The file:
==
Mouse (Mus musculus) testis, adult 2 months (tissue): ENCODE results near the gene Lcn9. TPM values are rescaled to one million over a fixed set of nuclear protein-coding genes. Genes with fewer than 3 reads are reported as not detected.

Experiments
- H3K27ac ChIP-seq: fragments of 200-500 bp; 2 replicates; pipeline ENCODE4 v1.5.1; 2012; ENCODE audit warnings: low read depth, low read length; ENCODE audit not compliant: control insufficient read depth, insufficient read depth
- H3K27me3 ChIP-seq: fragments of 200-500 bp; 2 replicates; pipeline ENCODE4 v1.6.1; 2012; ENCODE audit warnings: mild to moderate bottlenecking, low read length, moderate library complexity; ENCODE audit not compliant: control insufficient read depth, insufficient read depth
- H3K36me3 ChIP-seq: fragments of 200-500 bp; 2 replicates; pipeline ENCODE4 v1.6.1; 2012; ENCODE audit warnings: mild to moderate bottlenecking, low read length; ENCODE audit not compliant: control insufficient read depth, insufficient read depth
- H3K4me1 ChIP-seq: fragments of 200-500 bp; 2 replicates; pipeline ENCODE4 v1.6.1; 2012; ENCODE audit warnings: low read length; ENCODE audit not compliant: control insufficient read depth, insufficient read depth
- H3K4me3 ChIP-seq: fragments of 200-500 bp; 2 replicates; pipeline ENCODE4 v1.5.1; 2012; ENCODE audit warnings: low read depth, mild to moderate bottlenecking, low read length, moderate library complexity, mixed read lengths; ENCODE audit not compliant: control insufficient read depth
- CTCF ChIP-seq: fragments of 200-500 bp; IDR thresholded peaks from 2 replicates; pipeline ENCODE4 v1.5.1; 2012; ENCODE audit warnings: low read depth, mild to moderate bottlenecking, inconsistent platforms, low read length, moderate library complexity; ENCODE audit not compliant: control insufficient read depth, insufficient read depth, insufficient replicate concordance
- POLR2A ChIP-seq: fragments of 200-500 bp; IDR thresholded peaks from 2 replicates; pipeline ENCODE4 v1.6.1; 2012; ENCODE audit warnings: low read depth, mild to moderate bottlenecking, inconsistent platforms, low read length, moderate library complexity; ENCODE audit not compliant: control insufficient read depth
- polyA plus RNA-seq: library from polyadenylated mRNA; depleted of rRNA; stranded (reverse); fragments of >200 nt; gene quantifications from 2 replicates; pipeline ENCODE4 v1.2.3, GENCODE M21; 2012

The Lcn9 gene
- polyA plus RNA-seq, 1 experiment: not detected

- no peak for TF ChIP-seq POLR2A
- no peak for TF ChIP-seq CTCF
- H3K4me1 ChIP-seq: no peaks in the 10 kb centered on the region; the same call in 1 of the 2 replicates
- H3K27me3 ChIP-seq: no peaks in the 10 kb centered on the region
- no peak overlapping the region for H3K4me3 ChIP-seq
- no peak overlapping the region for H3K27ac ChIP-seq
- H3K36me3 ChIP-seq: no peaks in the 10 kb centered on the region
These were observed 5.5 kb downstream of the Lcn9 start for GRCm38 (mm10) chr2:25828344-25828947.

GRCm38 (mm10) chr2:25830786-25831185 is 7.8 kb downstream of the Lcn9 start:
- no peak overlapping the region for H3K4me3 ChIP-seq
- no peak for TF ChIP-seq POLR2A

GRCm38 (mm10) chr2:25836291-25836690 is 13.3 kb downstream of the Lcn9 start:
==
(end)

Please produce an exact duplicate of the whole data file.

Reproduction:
Mouse (Mus musculus) testis, adult 2 months (tissue): ENCODE results near the gene Lcn9. TPM values are rescaled to one million over a fixed set of nuclear protein-coding genes. Genes with fewer than 3 reads are reported as not detected.

Experiments
- H3K27ac ChIP-seq: fragments of 200-500 bp; 2 replicates; pipeline ENCODE4 v1.5.1; 2012; ENCODE audit warnings: low read depth, low read length; ENCODE audit not compliant: control insufficient read depth, insufficient read depth
- H3K27me3 ChIP-seq: fragments of 200-500 bp; 2 replicates; pipeline ENCODE4 v1.6.1; 2012; ENCODE audit warnings: mild to moderate bottlenecking, low read length, moderate library complexity; ENCODE audit not compliant: control insufficient read depth, insufficient read depth
- H3K36me3 ChIP-seq: fragments of 200-500 bp; 2 replicates; pipeline ENCODE4 v1.6.1; 2012; ENCODE audit warnings: mild to moderate bottlenecking, low read length; ENCODE audit not compliant: control insufficient read depth, insufficient read depth
- H3K4me1 ChIP-seq: fragments of 200-500 bp; 2 replicates; pipeline ENCODE4 v1.6.1; 2012; ENCODE audit warnings: low read length; ENCODE audit not compliant: control insufficient read depth, insufficient read depth
- H3K4me3 ChIP-seq: fragments of 200-500 bp; 2 replicates; pipeline ENCODE4 v1.5.1; 2012; ENCODE audit warnings: low read depth, mild to moderate bottlenecking, low read length, moderate library complexity, mixed read lengths; ENCODE audit not compliant: control insufficient read depth
- CTCF ChIP-seq: fragments of 200-500 bp; IDR thresholded peaks from 2 replicates; pipeline ENCODE4 v1.5.1; 2012; ENCODE audit warnings: low read depth, mild to moderate bottlenecking, inconsistent platforms, low read length, moderate library complexity; ENCODE audit not compliant: control insufficient read depth, insufficient read depth, insufficient replicate concordance
- POLR2A ChIP-seq: fragments of 200-500 bp; IDR thresholded peaks from 2 replicates; pipeline ENCODE4 v1.6.1; 2012; ENCODE audit warnings: low read depth, mild to moderate bottlenecking, inconsistent platforms, low read length, moderate library complexity; ENCODE audit not compliant: control insufficient read depth
- polyA plus RNA-seq: library from polyadenylated mRNA; depleted of rRNA; stranded (reverse); fragments of >200 nt; gene quantifications from 2 replicates; pipeline ENCODE4 v1.2.3, GENCODE M21; 2012

The Lcn9 gene
- polyA plus RNA-seq, 1 experiment: not detected

- no peak for TF ChIP-seq POLR2A
- no peak for TF ChIP-seq CTCF
- H3K4me1 ChIP-seq: no peaks in the 10 kb centered on the region; the same call in 1 of the 2 replicates
- H3K27me3 ChIP-seq: no peaks in the 10 kb centered on the region
- no peak overlapping the region for H3K4me3 ChIP-seq
- no peak overlapping the region for H3K27ac ChIP-seq
- H3K36me3 ChIP-seq: no peaks in the 10 kb centered on the region
These were observed 5.5 kb downstream of the Lcn9 start for GRCm38 (mm10) chr2:25828344-25828947.

GRCm38 (mm10) chr2:25830786-25831185 is 7.8 kb downstream of the Lcn9 start:
- no peak overlapping the region for H3K4me3 ChIP-seq
- no peak for TF ChIP-seq POLR2A

GRCm38 (mm10) chr2:25836291-25836690 is 13.3 kb downstream of the Lcn9 start: